Art liquidation sale delivers Cbus bumper $8m return

Gabriella Coslovich, Australian Financial Review, 4 August 2022

Seven fresh records, including one that has propelled modernist painter Margaret Preston into the half-million-dollar club, have made the first of the Cbus art collection auctions a resounding success.

Preston’s Coastal Gums, 1929, a brilliant spray of red blossoms from the native Corymbia ficifolia tree, sold for $500,000 (hammer), more than double its high estimate, and more than five times its hammer price when it last came up at auction 22 years ago.

With buyer’s fees included, the painting’s new owner paid $613,636 for this vibrant piece of Australian art history, which was much admired during viewings in Sydney and Melbourne.

Records were also set for works by Godfrey Miller, Eveline Syme, Lindsay Bernard Hall, Thea Proctor, Arthur Boxall and Murray Griffin at the Melbourne sale last Wednesday night at Deutscher and Hackett.

But it was the Preston that flew highest above its estimate in the sale of 100 highlights from the 300-plus Cbus art collection. Deutscher and Hackett’s co-executive director, Chris Deutscher, had a feeling the Preston would go well amid the surging appreciation for the artist’s still lifes. But not quite this well.

“I didn’t think it would go off to that extent,” Deutscher said. “But it’s not unreasonable to think of a top Preston at that price – and it was a dazzling picture – when you have new works by Cressida Campbell being pitched for $420,000 ... Preston is such a prominent figure in Australian art she deserves to be half a million and up. It’s an adjustment to pricing which is well overdue.”

Preston was, of course, an important influence on Campbell, who also had a work in the Cbus sale, an early acrylic painting on paper, which rose $2000 above its high estimate to sell for $9000. When the painting was last at auction in 1991, it hammered for $500.

The work of modernists was much in favour, such as that of New Zealand-born Miller. His cubist-like painting Trees in A Quarry, created from about 1952 to 1956, soared above its high estimate of $200,000, to sell for $380,000 (hammer). Considered one of the reclusive artist’s best works, the painting was formerly in the Mertz Collection of Australian art, and exhibited in Washington DC and widely in Australia, giving it added prestige.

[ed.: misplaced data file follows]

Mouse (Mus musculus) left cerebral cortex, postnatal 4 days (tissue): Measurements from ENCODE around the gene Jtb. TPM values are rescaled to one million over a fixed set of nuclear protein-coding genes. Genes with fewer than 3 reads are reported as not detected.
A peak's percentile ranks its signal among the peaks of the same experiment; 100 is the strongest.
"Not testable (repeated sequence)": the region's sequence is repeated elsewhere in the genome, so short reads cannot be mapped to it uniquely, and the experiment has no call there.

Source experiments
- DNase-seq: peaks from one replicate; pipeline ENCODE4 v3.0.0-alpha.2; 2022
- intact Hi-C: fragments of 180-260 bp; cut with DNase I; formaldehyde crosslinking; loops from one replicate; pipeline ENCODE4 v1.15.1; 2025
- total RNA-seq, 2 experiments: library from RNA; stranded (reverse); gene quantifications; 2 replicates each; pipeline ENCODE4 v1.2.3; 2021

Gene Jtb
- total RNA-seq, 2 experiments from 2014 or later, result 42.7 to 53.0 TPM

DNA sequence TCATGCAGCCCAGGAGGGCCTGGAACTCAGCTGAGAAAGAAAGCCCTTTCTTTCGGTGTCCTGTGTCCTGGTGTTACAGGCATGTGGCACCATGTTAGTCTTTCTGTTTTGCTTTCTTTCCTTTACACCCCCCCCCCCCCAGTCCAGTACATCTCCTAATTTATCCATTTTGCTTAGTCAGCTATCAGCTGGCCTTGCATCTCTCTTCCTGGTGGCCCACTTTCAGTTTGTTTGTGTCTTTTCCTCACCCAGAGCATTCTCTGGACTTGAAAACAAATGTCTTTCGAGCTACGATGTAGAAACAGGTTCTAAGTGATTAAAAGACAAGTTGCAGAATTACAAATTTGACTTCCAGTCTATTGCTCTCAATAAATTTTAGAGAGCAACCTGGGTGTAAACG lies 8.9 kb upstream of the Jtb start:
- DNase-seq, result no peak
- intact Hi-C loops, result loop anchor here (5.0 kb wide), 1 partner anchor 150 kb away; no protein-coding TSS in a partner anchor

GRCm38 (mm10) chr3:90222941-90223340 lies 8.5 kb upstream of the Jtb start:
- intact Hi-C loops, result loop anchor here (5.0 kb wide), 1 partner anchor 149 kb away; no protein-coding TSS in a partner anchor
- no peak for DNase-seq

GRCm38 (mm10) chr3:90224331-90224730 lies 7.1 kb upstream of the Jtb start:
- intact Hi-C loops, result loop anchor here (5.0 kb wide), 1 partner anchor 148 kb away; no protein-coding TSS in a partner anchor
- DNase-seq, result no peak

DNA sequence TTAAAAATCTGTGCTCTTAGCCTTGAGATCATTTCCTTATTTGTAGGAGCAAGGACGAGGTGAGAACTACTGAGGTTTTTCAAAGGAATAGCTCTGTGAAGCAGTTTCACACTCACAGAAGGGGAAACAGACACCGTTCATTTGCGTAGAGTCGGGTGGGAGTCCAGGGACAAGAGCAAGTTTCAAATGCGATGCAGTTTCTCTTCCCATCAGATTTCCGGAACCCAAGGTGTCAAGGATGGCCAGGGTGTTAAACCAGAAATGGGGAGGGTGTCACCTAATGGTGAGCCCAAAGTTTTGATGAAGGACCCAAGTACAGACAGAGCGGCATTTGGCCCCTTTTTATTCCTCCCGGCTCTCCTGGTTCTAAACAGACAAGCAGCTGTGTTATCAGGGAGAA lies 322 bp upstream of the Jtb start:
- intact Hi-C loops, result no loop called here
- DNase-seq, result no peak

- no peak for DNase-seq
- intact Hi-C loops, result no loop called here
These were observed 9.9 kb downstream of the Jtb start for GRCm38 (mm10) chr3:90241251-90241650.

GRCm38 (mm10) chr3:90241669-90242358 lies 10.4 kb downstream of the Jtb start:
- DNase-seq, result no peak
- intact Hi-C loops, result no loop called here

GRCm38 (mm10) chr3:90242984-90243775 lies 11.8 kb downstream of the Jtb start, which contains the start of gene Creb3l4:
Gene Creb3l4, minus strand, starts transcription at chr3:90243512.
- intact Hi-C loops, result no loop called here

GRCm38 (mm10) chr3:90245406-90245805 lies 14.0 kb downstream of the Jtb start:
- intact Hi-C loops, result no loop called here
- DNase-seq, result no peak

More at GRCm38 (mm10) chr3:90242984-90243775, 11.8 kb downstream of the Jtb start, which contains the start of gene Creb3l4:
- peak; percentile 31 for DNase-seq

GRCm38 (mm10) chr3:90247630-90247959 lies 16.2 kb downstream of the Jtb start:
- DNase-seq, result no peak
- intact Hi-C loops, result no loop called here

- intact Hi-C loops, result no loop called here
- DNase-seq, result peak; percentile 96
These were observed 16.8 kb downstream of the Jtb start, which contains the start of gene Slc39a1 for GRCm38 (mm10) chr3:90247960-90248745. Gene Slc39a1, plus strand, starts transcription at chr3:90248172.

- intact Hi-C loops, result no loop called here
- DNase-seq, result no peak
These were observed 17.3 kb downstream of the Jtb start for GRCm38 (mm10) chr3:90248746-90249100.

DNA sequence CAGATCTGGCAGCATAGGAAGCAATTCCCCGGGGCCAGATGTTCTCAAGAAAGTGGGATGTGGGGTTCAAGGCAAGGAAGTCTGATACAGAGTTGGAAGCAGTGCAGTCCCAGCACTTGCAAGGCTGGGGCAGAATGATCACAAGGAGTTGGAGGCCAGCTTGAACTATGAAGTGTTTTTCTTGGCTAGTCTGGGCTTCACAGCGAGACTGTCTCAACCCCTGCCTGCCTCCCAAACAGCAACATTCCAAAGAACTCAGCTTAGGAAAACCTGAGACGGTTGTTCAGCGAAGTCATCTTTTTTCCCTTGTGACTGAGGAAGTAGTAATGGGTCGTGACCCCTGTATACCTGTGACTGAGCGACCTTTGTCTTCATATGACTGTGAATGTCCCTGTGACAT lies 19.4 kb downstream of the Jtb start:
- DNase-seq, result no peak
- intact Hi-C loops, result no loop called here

“Of its kind, it was the most exceptional work in the auction,” Deutscher said. Trees in A Quarry has more than doubled in price since 2000 when it sold at auction for $180,000 (hammer).

Syme’s Tuscan Landscape, another modernist work, from the 1920s, achieved four times its high estimate, to sell for $120,000. The painting is double-sided, with an image of Siena on the back, giving the new vendor two paintings for the price of one.

Boxall’s Building of the Sydney Harbour Bridge, 1930, was certain to attract attention on nostalgic value alone. It sold for $38,000 (hammer), more than double its high estimate of $15,000 and almost 10 times its 1990 hammer price of $4000. The painting had been on long-term loan to the Benalla Art Gallery in Victoria.

“It’s a really striking image of the harbour bridge, it’s a dynamic modernist work for a fairly modest realist artist, so again people responded to the energy of the image,” Deutscher said.

Buyers also responded to Proctor’s immensely cheery The Seaside, circa 1923, which climbed $27,000 above its high estimate to sell for $42,000 (hammer). Proctor was a peer and colleague of Preston.

Hall creates a far more restrained and shadowy ambience in his painting In the Studio, circa 1924, but it too was well received, selling for $60,000, against a high estimate of $35,000, doubling in price since it was last auctioned 22 years ago.

Hall was the director and painting instructor at the National Gallery School in Melbourne for 43 years, and this painting, as the title suggests, depicts his studio in Melbourne, on the southern side of the State Library of Victoria. The Royal Exhibition Building’s dome can be glimpsed through the studio’s large arched window.

Hall used fellow artist Septimus Power as his central model. Hall’s wife, Grace, and their children are also depicted. And while we’re busy making connections, Preston studied at the National Gallery School, first under Frederick McCubbin then under Hall.

The auction’s cover lot, Sidney Nolan’s Crossing the River, 1964, did not disappoint, rising $80,000 above its high estimate to sell for $880,000 (hammer), making it a $1 million work with the addition of buyer’s costs (25 per cent of the hammer price inclusive of GST).

Arthur Boyd’s Shoalhaven Riverbanks and Large Stones, 1981, also performed extremely well, doubling its low estimate to sell for $500,000 (hammer).